As creators of films, we oppose giving anyone the ability to alter in any way they choose, for any purpose, and for profit, the content of a film that we have made, often after many years of work. Directors put their skill, craft and often years of hard work into the creation of a film. These films carry our name and reflect on our reputations. No matter how many disclaimers are put on the film, it still carries the director’s name. So we have great passion about protecting our work, which is our signature and brand identification, against unauthorized editing.

Is this fair use? According to Judge Matsch it is not. I can’t see any reason why this is not covered by fair use. The discs are bought by the company, so the directors and everybody else involved in the film industry get their money and people who are willing to pay for this service get to watch movies they would never see otherwise. No one is hurt. Everybody wins. But that’s not good enough for the directors. They want everyone to watch the movie theirway. Next thing you know they will make it so you can’t watch the movie unless you have 5.1 stereo surround sound, since that’s the way they intended the film to be viewed. What about locking out black and white TVs, or TVs that aren’t big enough? Does this sound absurd to you?

Think back to the days when all rented and purchased movies were on VHS tapes. Imagine there had been advertisements for other movies placed before the actual movie you wanted to watch, which was often the case on rented tapes. Now imagine that the fast-forward button didn’t work while playing that portion of the tape. Sounds pretty absurd doesn’t it? Well, DVDs have been doing this for years.

The directors hail this as a boon for them and their creative talent. They claim that this editing is unauthorized and that the films will now be viewed the way the director intended. Well, what about those movies that are released later labeled as the director’s cut? Does this mean *gasp* that the original version of the film was not the director’s original vision? You mean sometimes the movie we watch has been edited in ways the director did not intend? This is often done after focus groups watch the movies and respond unfavorably to certain aspects of the film. So this means that the movie studios can edit the films in ways that don’t represent the director’s vision. So producers and executives can alter the films for commercial gain, but individuals can’t pay a third party to edit a movie to their specifications?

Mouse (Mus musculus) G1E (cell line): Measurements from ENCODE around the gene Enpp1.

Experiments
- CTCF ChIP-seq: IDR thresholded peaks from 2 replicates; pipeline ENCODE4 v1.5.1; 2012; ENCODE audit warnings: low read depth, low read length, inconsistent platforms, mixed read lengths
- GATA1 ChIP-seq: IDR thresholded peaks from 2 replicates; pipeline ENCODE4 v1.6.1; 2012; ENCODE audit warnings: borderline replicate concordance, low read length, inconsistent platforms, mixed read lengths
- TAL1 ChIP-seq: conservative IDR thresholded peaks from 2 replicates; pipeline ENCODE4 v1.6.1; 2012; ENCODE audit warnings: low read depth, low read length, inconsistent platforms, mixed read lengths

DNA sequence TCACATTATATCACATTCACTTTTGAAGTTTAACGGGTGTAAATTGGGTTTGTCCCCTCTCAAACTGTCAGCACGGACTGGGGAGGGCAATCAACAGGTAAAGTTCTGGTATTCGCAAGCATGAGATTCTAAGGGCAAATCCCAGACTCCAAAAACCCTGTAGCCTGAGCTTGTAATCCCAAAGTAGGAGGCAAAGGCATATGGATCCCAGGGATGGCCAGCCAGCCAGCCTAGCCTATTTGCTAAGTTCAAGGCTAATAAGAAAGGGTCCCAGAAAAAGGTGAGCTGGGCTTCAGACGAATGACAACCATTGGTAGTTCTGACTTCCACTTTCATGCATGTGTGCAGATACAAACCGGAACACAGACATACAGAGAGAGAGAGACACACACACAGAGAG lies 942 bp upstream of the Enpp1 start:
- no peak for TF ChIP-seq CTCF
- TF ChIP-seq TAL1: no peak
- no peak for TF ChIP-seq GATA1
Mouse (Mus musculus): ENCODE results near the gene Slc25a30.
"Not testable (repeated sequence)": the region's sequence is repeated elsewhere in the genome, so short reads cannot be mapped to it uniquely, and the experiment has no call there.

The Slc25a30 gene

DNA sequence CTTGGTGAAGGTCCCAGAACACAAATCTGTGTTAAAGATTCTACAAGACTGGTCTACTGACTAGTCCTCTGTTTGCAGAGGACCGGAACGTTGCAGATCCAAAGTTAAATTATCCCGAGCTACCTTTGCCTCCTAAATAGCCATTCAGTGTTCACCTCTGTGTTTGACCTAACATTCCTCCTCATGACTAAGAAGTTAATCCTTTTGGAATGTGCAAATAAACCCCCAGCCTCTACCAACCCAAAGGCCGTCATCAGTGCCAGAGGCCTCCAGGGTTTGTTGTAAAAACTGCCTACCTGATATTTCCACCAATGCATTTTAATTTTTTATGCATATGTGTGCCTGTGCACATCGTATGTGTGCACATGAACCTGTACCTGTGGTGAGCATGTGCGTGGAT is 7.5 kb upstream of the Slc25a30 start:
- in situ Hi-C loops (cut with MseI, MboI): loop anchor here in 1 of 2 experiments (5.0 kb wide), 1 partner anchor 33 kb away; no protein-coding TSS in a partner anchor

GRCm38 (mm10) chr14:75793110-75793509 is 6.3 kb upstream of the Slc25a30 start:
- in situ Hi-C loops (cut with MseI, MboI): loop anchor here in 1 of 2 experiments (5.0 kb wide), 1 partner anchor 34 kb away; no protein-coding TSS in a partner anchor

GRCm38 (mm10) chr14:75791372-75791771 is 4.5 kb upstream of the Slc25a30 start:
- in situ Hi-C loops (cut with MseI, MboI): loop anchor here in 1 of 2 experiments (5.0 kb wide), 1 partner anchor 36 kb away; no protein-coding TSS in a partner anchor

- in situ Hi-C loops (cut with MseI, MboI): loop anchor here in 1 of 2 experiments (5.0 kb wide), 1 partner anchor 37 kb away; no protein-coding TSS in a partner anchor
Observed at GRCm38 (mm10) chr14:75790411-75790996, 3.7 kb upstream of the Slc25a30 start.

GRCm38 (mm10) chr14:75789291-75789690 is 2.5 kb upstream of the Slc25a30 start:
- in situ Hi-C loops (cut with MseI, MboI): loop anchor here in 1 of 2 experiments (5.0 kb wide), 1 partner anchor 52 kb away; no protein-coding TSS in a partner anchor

I think people should have the right to fair use. I think this use falls into that category. This use is especially “fair” because the movie industry gets more sales from this activity than they otherwise would. I know a number of people who own copies of “scrubbed” movies that they would never own uncut version of.

Where does all this leave CleanFlicks then? I don’t know. This ruling was only made on July 7th 2006 and no mention of it has yet been made on the CleanFlicks website. They are still taking new signups, so maybe this somehow doesn’t affect all of their business model. I just hope that they make it through this.

Phireworks Photography

Mesa Arizona has excellent fireworks shows. Thanks to some tips from Digital Photography School on taking pictures of fireworks I was able to get a lot of great shots of fireworks. I had to rely on a one-second photo timer to get shake-free shots. Despite this I was able to time most of the shots rather well. The shots range from 1.3″ to 2 seconds shutter speed.

Red White and Blue Firework

Whistler Tips

Bubb Rubb and Lil Sis explain whistler tips.

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After watching this, you have to watch the Bubb Rubb remix.